March is set to start with a snowstorm disrupting travel and daily routines across a portion of the midwestern United States.
A storm dropping down from the northern Rockies will strengthen as it turns and then treks across the Midwest on the first day of March.
While any snow accumulations will be minor in the northern Rockies and northern High Plains on Monday, more disruptive snow will target the Midwest as the storm strengthens.
The exact track of the storm will determine the dividing line between rain and snow and where the heaviest snow zone will set up. South of the snow, severe thunderstorms will threaten the south-central U.S.
Latest indications point toward the corridor of disruptive snow or rain changing to snow unfolding from Iowa to Lower Michigan and southern Ontario on Monday night into Tuesday night. There can even be a period of ice during the transition to all snow.
Cities at risk for enough snow to cause slick roads and disruptions to travel and daily routines include Des Moines and Davenport, Iowa; Madison and Milwaukee, Wisconsin; Chicago; Grand Rapids and Detroit, Michigan; Toledo and Cleveland, Ohio; and London, Ontario.
Travel can be impacted on stretches of interstates 69, 75, 80, 90 and 94. Airline passengers should prepare for possible cancellations and delays.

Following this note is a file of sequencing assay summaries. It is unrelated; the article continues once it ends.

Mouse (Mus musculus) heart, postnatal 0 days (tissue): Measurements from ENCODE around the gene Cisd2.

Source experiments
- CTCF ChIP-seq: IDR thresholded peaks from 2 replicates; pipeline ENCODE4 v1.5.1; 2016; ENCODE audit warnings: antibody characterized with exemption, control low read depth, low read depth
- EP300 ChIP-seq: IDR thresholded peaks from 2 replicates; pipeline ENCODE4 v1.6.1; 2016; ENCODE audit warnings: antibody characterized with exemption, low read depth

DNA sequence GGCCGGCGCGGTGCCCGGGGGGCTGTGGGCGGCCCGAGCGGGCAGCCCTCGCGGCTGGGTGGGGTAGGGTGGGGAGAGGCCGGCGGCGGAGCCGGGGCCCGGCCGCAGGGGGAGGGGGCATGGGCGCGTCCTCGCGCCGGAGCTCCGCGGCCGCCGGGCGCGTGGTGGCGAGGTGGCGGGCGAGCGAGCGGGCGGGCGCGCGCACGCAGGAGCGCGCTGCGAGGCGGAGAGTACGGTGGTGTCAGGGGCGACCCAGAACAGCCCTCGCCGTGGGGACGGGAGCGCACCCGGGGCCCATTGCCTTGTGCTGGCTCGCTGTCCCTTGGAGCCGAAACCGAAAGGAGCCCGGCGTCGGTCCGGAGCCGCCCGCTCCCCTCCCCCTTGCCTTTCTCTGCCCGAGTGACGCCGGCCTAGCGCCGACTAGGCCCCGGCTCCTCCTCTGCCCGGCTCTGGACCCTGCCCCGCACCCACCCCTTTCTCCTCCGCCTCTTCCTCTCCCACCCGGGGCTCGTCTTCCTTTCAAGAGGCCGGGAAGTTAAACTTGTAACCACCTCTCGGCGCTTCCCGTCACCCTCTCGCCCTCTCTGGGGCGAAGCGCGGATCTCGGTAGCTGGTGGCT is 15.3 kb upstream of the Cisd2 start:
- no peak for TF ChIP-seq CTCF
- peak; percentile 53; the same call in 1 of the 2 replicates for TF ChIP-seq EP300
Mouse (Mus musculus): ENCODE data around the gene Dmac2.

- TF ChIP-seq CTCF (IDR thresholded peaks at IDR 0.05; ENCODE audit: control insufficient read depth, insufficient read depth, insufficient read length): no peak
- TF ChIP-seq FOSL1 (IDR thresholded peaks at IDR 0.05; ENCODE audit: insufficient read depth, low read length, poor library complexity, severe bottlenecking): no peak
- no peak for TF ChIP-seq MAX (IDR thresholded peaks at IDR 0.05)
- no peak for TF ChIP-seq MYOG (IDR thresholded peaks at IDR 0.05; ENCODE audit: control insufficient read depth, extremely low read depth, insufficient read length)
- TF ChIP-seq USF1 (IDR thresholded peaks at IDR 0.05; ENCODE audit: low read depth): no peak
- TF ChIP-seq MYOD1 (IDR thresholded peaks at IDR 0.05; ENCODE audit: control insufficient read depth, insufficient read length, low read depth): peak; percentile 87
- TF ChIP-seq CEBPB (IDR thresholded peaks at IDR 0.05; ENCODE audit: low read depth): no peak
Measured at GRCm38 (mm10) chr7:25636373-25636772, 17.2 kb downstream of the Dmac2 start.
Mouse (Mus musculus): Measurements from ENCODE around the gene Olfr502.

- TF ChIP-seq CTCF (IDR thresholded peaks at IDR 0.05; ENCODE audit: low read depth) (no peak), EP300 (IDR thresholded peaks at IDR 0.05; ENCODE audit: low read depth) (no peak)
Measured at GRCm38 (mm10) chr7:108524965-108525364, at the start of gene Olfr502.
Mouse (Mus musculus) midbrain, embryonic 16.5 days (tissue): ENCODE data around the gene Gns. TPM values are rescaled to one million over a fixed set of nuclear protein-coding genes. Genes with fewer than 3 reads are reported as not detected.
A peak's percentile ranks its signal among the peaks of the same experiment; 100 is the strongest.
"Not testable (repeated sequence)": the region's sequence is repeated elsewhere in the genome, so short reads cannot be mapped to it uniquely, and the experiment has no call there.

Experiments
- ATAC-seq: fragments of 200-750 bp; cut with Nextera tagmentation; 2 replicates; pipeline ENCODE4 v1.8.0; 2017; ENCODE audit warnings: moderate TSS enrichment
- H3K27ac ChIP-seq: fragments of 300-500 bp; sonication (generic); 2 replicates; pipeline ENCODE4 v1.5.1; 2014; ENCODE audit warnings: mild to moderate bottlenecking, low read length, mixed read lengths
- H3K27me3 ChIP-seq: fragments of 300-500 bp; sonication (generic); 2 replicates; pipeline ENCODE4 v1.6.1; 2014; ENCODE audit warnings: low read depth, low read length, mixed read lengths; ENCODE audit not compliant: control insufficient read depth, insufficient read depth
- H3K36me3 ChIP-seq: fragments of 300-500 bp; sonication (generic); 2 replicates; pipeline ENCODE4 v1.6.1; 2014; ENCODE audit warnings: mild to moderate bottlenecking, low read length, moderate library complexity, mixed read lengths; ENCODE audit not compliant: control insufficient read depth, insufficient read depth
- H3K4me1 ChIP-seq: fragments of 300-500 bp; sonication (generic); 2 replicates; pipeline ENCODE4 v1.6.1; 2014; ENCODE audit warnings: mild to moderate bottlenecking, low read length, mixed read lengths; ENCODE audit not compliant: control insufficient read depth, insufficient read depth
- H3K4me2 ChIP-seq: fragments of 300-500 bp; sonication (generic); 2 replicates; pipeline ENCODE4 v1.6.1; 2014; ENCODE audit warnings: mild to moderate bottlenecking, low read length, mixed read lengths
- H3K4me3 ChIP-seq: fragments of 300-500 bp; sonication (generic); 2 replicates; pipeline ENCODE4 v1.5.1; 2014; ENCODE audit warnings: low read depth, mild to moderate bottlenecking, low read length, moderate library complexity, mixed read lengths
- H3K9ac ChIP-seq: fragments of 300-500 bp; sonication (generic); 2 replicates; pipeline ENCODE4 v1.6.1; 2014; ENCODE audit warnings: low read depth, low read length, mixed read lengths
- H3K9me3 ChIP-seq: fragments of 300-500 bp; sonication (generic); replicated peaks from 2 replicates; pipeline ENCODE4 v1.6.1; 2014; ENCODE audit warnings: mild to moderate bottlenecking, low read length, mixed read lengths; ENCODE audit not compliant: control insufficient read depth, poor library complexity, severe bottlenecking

There will be a narrow swath of snow topping 6 inches in the Midwest, further clogging roads and creating treacherous travel.
Gusty winds will increase as the storm strengthens and blows the snow around, but it appears that the storm will fall short of evolving into a blizzard.
A tight gradient between little and significant accumulations on roads is possible with this storm due to the warmth preceding the snow and the stronger early March sun.
An example of this was recently observed around Chicago, according to AccuWeather Senior Meteorologist Alex Sosnowski.
"During the snowstorm on Wednesday around Chicago, a distance of less than 35 miles resulted in the difference between wet roads and non-accumulating snow to more than a foot of accumulation and snow-covered roads."
The snow can have trouble sticking to roads in some communities initially due to the warmth preceding the storm and when it is falling lightly during the day.
However, motorists should not let their guards down. Moderate-to-heavy snow can overcome the stronger March sun and turn roads slick, while falling temperatures will cause any wet or slushy areas on untreated surfaces to turn icy. Bridges and overpasses will become slippery before main roads.
The danger of a freeze-up, especially on bridges and overpasses, will expand south of the snow zone to the Ohio Valley on Tuesday night as colder air plunges in.
The arrival of the colder air will not only have the region shivering at midweek but could set the stage for more snow to target the lower Midwest states later in the week.